## Supply and Demand

Until recently, I thought I understood the concept of supply and demand functions pretty well: for each possible price of a good, we look at how much of the good consumers would collectively purchase if it was offered at that price, and how much of it producers would sell if offered that price for it. Sounds simple enough.

### Ambiguity

Problem is, the amount of something that a consumer will buy or that a producer will sell depends on more factors than just its price. So in order to determine how much of a good would be demanded or supplied in a counterfactual where its price changes, we also need to know about these other factors. You might want to let everything else stay the same, but this cannot be done. Changing the price of a good must come with some other changes as well. For instance, if the good has a substitute, then the price and quantity of the substitute cannot both stay the same when the price of the good changes.

So for supply and demand functions to be well-defined, we need a counterfactual model, which tells us what exactly is happening in the counterfactual where we set the price of a good and ask how much is demanded or supplied.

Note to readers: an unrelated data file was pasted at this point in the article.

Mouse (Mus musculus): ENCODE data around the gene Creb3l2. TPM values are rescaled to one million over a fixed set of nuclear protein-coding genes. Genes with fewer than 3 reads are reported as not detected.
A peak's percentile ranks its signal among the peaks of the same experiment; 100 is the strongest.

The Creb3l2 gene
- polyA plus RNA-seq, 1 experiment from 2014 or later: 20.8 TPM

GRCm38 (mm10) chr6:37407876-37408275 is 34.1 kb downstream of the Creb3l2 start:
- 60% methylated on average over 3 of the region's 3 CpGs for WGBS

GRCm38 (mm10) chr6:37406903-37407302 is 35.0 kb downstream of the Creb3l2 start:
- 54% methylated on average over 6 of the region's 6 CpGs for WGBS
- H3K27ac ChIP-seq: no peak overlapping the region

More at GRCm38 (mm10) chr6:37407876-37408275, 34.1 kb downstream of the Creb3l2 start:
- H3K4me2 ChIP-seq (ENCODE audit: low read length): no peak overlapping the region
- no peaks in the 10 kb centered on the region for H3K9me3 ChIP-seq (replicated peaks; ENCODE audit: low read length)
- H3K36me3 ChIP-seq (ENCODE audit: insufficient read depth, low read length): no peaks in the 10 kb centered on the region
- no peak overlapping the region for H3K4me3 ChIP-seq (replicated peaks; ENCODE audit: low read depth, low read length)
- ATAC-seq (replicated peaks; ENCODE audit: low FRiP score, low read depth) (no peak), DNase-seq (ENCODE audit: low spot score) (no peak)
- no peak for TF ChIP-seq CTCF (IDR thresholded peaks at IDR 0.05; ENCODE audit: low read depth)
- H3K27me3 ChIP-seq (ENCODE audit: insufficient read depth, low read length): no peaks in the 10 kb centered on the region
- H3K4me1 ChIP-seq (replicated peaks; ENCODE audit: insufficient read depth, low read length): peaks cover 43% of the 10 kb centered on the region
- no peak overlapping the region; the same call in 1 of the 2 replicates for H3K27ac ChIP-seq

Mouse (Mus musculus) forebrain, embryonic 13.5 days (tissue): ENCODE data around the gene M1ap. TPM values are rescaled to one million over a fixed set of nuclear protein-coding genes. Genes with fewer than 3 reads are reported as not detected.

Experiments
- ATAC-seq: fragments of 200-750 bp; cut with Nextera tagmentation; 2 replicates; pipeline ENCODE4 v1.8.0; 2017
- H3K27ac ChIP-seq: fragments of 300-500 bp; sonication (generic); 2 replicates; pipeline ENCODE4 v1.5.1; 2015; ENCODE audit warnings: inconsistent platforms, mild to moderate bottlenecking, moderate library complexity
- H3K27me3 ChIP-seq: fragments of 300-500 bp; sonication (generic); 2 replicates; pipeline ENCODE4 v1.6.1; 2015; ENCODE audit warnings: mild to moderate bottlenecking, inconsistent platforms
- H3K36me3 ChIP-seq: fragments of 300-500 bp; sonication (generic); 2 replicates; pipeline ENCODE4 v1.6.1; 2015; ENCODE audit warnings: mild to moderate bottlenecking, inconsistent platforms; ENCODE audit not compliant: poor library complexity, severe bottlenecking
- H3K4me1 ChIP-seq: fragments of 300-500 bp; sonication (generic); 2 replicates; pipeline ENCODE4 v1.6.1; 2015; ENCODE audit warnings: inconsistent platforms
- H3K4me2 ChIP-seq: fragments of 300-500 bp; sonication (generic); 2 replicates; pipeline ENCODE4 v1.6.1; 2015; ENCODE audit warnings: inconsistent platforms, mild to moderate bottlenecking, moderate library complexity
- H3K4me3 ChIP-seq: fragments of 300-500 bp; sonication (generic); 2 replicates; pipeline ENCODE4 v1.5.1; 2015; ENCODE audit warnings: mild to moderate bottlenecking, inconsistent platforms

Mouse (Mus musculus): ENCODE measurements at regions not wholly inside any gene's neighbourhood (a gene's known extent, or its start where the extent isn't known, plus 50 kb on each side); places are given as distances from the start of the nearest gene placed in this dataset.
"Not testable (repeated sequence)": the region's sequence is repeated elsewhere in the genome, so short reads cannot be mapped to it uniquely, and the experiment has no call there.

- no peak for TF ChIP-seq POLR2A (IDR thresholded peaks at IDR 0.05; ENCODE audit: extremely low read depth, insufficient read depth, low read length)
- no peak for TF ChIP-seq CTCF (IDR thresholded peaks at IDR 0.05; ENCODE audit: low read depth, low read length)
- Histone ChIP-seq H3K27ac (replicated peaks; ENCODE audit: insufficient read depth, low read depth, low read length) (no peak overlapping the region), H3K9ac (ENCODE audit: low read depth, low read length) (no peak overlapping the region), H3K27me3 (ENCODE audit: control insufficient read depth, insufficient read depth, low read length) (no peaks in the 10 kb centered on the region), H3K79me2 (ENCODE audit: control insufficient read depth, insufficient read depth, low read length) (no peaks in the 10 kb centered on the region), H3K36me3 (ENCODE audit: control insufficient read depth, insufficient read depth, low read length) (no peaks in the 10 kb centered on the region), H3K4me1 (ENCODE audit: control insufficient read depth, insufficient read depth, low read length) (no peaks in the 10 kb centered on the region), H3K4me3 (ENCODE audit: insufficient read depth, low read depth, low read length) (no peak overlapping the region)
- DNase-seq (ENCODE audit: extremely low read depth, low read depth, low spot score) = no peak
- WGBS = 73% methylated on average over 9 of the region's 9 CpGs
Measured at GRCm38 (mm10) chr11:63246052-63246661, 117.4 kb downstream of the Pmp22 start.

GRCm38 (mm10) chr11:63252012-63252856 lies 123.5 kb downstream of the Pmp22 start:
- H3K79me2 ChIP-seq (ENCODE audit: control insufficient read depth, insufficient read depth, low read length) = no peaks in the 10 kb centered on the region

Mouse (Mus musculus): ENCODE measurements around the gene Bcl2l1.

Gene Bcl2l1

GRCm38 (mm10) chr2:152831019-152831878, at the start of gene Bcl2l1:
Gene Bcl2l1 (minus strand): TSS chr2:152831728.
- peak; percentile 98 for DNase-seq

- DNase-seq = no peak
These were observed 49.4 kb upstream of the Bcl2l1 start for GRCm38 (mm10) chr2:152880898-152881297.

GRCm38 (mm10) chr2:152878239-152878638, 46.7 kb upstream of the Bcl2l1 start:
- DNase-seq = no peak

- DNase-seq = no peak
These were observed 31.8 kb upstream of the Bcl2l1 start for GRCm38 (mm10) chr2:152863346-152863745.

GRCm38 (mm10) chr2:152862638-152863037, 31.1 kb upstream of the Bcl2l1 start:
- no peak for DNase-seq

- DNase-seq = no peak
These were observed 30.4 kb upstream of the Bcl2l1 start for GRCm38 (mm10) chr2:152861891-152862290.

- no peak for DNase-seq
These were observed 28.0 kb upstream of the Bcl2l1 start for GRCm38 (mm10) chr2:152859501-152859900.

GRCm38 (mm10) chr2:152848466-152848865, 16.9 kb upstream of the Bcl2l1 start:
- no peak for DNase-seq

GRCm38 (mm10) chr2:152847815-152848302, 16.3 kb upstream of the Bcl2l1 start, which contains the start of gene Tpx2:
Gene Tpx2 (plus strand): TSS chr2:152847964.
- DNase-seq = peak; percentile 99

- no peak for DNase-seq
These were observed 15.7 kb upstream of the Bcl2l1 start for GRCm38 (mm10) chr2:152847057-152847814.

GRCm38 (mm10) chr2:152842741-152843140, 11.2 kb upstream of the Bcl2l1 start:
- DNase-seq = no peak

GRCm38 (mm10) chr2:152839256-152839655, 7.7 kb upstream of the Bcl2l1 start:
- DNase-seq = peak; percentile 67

Given multiple goods (for simplicity, two goods, $x$ and $y$), we could consider joint supply and demand functions for them, which take as input a pair consisting of the price of the first good and the price of the second, and outputs a pair consisting of the quantities of each good supplied (for the supply function) or demanded (for the demand function) given those prices. So if $p_x$ and $p_y$ are the prices of $x$ and $y$, respectively, then $D(p_x,p_y)_x$ and $D(p_x,p_y)_y$ are the quantities demanded of $x$ and $y$, respectively, and $S(p_x,p_y)_x$ and $S(p_x,p_y)_y$ are the quantities supplied of $x$ and $y$, respectively. Given joint supply and demand functions, how should we extract supply and demand functions for each good individually? That is, how do we determine the demand function $D_x(p_x)$ and supply function $S_x(p_x)$ for the good $x$? To answer this question, we need to know what we mean by supply and demand functions, and answering this question provides similar information about what we mean by supply and demand functions as providing a counterfactual model does.

I'm going to make a couple simplifying assumptions for this discussion, not because they are true, but because they are convenient. First, producers and consumers are two entirely separate groups of people. Consumers don't get the money they spend on consumption by producing something, and producers don't spend the money they get for production on consuming anything else. Consumers just magically have money, and producers just hoard money so they can swim in it like Scrooge McDuck. Second, a system of equations has exactly one solution whenever I want it to.